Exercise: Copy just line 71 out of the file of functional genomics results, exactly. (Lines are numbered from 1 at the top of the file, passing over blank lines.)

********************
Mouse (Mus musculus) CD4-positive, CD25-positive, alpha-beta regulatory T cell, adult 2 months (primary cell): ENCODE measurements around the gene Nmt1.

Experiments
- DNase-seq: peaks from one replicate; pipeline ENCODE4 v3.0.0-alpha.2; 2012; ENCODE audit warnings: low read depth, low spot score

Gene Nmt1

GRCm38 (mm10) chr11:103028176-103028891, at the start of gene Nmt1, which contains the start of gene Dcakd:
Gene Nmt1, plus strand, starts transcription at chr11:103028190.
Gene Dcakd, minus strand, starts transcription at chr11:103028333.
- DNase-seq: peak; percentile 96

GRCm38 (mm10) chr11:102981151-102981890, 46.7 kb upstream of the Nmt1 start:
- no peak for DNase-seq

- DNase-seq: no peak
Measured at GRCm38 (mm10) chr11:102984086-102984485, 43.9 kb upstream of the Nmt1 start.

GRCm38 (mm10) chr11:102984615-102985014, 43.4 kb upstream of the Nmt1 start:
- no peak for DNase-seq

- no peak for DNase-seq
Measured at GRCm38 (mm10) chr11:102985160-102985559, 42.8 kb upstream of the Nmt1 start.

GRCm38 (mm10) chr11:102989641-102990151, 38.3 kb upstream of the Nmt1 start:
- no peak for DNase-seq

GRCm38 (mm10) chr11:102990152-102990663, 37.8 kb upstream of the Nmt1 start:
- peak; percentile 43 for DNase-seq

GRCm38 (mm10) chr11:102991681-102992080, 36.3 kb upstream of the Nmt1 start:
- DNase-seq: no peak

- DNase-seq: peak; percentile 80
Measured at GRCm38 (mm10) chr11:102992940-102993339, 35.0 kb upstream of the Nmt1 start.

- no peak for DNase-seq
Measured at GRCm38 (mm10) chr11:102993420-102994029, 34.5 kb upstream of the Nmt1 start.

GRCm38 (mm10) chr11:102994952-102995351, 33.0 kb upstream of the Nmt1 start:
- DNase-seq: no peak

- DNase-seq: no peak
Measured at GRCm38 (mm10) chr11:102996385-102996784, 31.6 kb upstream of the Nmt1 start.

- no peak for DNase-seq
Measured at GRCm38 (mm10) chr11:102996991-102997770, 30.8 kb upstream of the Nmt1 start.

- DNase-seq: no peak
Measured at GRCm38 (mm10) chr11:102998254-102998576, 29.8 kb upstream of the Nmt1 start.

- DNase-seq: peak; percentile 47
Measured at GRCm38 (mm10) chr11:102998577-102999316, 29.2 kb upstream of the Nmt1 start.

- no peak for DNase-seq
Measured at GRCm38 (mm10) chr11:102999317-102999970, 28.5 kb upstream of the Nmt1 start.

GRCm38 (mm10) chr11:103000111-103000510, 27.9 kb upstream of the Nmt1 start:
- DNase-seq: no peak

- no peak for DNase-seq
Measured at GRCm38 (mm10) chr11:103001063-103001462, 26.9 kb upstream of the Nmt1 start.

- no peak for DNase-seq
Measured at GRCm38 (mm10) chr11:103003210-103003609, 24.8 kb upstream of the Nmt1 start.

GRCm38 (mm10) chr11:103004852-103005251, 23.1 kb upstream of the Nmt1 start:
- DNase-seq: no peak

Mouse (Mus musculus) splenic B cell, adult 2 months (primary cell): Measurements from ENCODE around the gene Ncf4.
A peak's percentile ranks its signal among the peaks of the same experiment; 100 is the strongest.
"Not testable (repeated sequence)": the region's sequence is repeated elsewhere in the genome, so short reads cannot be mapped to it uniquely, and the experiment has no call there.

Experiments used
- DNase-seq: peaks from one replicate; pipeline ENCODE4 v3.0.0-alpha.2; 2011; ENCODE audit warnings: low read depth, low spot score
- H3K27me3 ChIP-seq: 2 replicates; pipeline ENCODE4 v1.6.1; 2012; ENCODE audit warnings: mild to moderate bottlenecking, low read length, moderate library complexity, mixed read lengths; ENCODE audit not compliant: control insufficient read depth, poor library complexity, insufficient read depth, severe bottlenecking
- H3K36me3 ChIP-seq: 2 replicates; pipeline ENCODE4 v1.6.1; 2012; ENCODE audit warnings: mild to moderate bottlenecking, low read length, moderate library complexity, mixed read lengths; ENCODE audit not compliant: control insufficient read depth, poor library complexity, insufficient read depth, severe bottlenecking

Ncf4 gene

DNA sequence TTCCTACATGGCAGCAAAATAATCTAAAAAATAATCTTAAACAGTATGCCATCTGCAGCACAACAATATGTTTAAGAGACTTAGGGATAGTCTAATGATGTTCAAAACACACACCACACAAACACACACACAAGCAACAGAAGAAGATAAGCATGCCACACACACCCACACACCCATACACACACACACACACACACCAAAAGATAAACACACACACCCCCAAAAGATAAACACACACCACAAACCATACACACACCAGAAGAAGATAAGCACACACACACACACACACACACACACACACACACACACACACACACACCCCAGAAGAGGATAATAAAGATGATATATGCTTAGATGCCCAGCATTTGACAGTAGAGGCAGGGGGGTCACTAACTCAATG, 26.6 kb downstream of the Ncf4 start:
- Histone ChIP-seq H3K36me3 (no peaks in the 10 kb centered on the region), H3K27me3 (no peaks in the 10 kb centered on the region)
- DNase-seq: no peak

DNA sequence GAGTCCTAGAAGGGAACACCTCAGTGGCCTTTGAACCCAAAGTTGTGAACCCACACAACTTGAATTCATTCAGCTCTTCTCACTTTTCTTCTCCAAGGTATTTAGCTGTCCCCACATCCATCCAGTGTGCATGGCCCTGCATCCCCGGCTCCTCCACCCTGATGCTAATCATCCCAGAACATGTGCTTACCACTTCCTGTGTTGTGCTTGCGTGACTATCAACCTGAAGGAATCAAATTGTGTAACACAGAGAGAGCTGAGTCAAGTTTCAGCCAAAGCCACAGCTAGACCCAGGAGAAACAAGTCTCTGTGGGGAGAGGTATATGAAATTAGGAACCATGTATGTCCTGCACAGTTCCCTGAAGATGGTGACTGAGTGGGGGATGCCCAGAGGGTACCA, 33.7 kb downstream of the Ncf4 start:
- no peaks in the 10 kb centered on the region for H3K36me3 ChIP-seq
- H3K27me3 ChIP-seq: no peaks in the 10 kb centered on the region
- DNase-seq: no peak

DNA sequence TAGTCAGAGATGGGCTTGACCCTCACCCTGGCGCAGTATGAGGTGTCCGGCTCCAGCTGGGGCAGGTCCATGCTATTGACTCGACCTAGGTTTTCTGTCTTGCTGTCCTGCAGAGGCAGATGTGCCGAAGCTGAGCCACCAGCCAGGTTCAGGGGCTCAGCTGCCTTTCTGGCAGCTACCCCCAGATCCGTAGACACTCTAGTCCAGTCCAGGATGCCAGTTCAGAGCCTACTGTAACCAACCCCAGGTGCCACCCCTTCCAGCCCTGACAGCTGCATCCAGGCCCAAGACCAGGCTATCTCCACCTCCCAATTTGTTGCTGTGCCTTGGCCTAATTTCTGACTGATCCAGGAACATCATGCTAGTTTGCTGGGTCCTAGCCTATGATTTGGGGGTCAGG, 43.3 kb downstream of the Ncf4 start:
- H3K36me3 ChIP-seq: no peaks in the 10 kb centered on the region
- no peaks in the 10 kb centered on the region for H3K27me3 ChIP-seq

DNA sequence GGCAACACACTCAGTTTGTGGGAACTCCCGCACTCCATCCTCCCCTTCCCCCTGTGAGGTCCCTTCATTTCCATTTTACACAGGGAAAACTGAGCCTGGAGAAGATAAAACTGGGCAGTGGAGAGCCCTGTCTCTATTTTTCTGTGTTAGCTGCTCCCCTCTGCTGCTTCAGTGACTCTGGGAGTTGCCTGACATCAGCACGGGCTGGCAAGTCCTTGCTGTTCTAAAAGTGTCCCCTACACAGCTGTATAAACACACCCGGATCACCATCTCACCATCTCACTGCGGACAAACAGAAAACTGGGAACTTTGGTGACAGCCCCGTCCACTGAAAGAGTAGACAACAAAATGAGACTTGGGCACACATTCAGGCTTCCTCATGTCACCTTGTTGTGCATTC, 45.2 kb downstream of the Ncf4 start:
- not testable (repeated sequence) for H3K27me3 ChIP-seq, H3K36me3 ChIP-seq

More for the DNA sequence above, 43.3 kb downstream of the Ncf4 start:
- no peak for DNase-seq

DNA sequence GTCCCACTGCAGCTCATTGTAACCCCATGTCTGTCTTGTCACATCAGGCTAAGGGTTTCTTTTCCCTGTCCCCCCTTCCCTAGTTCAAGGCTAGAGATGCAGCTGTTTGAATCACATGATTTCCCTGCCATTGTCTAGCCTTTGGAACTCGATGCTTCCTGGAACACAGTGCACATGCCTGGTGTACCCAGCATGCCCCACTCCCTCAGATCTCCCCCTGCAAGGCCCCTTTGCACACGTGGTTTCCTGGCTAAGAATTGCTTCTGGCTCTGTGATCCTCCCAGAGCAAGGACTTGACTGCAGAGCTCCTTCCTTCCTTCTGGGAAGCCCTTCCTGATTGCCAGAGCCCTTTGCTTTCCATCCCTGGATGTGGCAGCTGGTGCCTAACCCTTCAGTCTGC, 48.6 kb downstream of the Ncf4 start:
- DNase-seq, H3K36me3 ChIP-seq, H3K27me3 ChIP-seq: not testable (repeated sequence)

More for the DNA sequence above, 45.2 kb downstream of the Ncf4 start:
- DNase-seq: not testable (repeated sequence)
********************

More for the DNA sequence above, 45.2 kb downstream of the Ncf4 start: